CFOs: Get Your Heads Out of the Sand—Or Get Buried

Aug 23, 2017

By: Jim Kaitz, President and Chief Executive Officer, AFP

As we gear up for the next MindShift Summit October 14 in San Diego, it’s time to start looking at the future of finance, particularly through a technology lens that seeks to disrupt the status quo. Finance organizations need to ask themselves what technology such as big data, the cloud, artificial intelligence (AI), machine learning, automation and blockchain could mean for them, their organizations and the future of work.  

Technology is becoming so pervasive that some predict the government will start collecting taxes using blockchain by 2021. And by 2023, these same prognosticators say, AI will account for 30% of all corporate audits.

Every industry is facing the technology revolution, and many are responding accordingly. Flashing a clear signal that the lines between finance and tech are blurring, rail line Norfolk Southern Corp. recently announced that it promoted its CIO to CFO.

The benefits of technology for the FP&A and treasury functions are clear, including increased productivity, reduced costs and improved decision making. However, the challenges are just as clear: lack of control over technology, cybersecurity, company-wide consistency and maintaining employee skills, for starters.

Even more concerning, while this is an unprecedented time to stay out ahead of the ever-evolving tech curve, research indicates that we are notoriously slow to adopt technology or even recognize how technology could disrupt work. And we’re even more behind the curve on seizing the full potential technology offers.

So, what does the future hold for treasury and finance? For example, how will automation and AI shift roles, perhaps even eliminating the need for some traditional functions?

According to a McKinsey study, we have the potential to automate 78% of the tasks that nearly a fifth of the U.S. workers perform daily—working in what McKinsey calls a “predictable environment: workers carry out specific actions in well-known settings where changes are relatively easy to anticipate.”

But other observers see a much more gradual role for technology performing jobs without human control. “I keep hearing the tsunami is coming, but there’s an equilibrium—the execution gap,” says Terry Bradley, chief technology officer with PLEX Solutions. “The tech is there to do it but the things don’t work 100 percent of the time. The tsunami isn’t going to kill everyone because there’s an execution gap.”

There are others who believe that the technology boom will have zero impact on jobs, and in fact may even create more positions. Harvard University professor Barbara Grosz recently told MIT Technology Review that AI systems will be designed to “complement rather than replace people,” because the technology is still very limited. “AI systems, like all computers, need to be developed for the people who are going to use them,” she says.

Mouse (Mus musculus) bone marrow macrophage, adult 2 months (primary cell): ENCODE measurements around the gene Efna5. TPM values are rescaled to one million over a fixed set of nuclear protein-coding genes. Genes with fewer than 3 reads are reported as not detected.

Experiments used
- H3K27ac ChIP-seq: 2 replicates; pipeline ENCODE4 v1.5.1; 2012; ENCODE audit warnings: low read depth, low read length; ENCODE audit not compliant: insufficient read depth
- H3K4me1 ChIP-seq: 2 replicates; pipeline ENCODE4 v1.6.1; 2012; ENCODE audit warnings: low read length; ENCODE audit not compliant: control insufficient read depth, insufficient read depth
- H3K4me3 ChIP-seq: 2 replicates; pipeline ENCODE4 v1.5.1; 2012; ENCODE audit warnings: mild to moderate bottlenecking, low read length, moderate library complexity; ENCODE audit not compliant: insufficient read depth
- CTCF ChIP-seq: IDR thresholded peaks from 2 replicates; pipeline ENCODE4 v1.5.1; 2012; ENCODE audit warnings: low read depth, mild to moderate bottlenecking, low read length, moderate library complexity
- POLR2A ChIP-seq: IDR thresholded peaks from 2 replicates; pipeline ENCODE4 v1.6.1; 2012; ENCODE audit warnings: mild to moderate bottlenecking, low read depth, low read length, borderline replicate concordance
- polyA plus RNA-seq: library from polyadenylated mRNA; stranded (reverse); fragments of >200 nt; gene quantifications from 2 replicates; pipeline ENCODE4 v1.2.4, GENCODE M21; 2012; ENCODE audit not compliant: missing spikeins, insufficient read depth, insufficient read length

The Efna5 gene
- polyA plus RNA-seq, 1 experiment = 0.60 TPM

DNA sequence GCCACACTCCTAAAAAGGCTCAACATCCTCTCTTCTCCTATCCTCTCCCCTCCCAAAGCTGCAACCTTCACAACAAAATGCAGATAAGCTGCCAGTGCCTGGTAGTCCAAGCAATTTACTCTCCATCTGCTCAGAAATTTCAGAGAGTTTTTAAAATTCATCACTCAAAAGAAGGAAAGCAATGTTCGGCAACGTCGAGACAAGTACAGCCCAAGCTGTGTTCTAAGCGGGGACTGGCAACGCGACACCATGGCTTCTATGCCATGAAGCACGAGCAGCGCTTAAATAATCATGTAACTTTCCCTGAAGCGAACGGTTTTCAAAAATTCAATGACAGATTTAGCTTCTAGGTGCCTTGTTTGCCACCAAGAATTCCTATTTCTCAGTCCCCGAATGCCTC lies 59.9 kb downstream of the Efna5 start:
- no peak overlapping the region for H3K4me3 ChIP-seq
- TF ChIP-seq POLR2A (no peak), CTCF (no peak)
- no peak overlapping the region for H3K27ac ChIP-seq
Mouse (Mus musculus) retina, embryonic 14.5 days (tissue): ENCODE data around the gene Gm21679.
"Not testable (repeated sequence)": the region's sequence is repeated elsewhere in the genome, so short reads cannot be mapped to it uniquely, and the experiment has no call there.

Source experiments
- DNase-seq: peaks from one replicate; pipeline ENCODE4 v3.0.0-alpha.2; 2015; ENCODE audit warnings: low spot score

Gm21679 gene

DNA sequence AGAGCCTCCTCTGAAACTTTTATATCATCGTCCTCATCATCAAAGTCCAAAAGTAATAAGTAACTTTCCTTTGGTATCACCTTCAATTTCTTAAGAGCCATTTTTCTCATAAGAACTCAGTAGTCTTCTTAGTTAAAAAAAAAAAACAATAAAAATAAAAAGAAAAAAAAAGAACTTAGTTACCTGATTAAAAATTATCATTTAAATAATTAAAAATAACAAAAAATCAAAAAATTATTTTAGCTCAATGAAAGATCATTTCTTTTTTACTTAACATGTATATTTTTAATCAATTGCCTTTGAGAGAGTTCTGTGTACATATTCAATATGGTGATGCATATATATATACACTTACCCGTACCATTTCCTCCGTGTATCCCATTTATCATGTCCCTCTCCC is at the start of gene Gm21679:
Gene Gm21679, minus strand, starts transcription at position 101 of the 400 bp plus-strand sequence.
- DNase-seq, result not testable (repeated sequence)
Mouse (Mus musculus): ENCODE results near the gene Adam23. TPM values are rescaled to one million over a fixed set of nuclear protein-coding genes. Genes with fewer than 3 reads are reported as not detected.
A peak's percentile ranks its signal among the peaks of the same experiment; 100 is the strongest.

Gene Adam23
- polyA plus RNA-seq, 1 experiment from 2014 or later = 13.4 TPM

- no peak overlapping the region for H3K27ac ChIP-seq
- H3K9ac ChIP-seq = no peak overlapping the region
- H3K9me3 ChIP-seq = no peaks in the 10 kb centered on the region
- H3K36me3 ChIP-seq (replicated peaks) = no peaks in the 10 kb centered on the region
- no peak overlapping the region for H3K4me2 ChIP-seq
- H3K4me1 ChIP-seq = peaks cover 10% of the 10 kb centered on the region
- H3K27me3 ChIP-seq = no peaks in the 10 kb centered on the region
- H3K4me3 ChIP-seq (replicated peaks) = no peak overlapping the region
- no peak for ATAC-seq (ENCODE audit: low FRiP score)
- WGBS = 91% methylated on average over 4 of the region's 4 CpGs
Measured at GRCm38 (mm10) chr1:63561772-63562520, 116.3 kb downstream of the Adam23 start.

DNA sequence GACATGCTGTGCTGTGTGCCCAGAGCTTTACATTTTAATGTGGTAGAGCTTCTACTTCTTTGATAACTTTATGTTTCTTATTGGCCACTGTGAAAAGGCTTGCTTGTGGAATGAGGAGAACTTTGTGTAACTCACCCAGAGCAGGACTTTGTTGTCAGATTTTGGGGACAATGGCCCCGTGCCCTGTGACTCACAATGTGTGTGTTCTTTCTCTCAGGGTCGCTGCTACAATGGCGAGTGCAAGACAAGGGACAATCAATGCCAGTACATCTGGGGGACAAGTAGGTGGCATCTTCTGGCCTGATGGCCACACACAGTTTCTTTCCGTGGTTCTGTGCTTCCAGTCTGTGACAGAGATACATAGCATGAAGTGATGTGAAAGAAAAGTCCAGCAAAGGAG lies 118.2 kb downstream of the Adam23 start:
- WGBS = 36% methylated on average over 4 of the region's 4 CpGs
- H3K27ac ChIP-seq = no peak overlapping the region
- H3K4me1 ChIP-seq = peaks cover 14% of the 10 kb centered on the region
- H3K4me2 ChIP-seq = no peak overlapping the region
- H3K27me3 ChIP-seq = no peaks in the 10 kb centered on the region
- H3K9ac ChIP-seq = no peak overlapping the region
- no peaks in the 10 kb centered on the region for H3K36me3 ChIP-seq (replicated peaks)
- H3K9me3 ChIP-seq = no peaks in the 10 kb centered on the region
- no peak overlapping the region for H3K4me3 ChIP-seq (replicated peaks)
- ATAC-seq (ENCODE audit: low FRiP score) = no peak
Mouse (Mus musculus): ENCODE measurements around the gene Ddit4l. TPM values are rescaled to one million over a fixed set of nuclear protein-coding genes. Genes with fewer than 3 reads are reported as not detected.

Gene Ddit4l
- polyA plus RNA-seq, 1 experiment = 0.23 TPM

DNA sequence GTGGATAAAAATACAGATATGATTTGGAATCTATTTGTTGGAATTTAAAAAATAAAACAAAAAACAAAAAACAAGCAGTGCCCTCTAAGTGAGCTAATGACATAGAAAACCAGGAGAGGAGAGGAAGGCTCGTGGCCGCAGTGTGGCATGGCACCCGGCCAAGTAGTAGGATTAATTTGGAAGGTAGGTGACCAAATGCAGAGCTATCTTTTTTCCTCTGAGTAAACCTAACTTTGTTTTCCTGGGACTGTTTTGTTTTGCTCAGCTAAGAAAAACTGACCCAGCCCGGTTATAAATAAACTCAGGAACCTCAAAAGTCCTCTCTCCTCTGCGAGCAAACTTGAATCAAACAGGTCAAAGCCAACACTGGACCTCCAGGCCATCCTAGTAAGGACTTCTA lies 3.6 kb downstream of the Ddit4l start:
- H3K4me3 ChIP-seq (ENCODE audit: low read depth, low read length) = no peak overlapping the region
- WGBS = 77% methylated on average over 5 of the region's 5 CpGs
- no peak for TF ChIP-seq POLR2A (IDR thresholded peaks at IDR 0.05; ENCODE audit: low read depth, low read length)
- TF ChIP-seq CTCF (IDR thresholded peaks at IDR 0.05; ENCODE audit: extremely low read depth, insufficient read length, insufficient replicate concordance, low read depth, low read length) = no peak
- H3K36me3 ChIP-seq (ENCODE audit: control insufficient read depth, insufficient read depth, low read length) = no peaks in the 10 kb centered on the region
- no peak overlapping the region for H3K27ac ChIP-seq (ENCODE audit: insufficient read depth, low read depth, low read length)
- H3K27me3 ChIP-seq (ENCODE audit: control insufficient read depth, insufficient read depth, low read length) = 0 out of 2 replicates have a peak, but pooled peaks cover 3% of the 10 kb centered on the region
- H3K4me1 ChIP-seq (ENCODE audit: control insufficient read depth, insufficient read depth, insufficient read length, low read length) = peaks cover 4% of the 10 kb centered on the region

Survival skills

To survive—and thrive—in this booming tech culture, treasury and finance will have to help sow an environment of innovation. Ultimately, AI, automation, blockchain and the like should help the finance profession and the organizations they serve become more efficient and profitable. Ideally, technology should play a critical role in helping treasury and finance transform from a specialist role to a strategic partner.

But technology can only be as effective as the people who use it.

Smart finance and treasury organizations are asking difficult questions, and they’re using tech to find the answers on an increasingly shrinking horizon. Where a three to five year forecast used to be acceptable, today companies need to look 12, 24 or 36 months out to see which technologies will have the biggest impact on the growth of their organizations.

Companies that stay ahead of the curve and invest wisely in emerging technology will endure the oncoming wave, while those that don’t risk becoming marginalized.

The best way to invest is to scope out emerging technologies now to determine which tools offer the most value at the lowest costs and risk. Moreover, which solutions are going to increase profitability and improve operating efficiency to drive organizational growth?

Assessing how your company will adapt to short-term challenges and opportunities requires assessing how tech can help. At the same time, companies have to consider the risks and hurdles, looking at:

  • The most pressing challenges to adoption.
  • The technologies that offer the most value.
  • How company culture can influence innovation.
  • Staff skill level to seize the most advantageous technology.

The ever-encroaching wave of technology is not going to stop or slow down; and putting your head in the sand is a quick way to get buried. The question finance and treasury pro's need to ask is whether they’re prepared to manage proactively or passively react to the inevitable technological progress coming their way.

Identifying the emerging technologies and applications that will affect treasury and finance the most acutely is a smart place to begin. The next step is to prepare and educate professionals, looking specifically at solid plans that can mitigate the biggest challenges, lower costs, increase productivity and generally improve finance and treasury’s efficiency and effectiveness.


AFP MindShift brings together the innovators and disruptors that will transform the role that technology plays in corporate finance and treasury. Learn more about the AFP MindShift Summit this October in San Diego.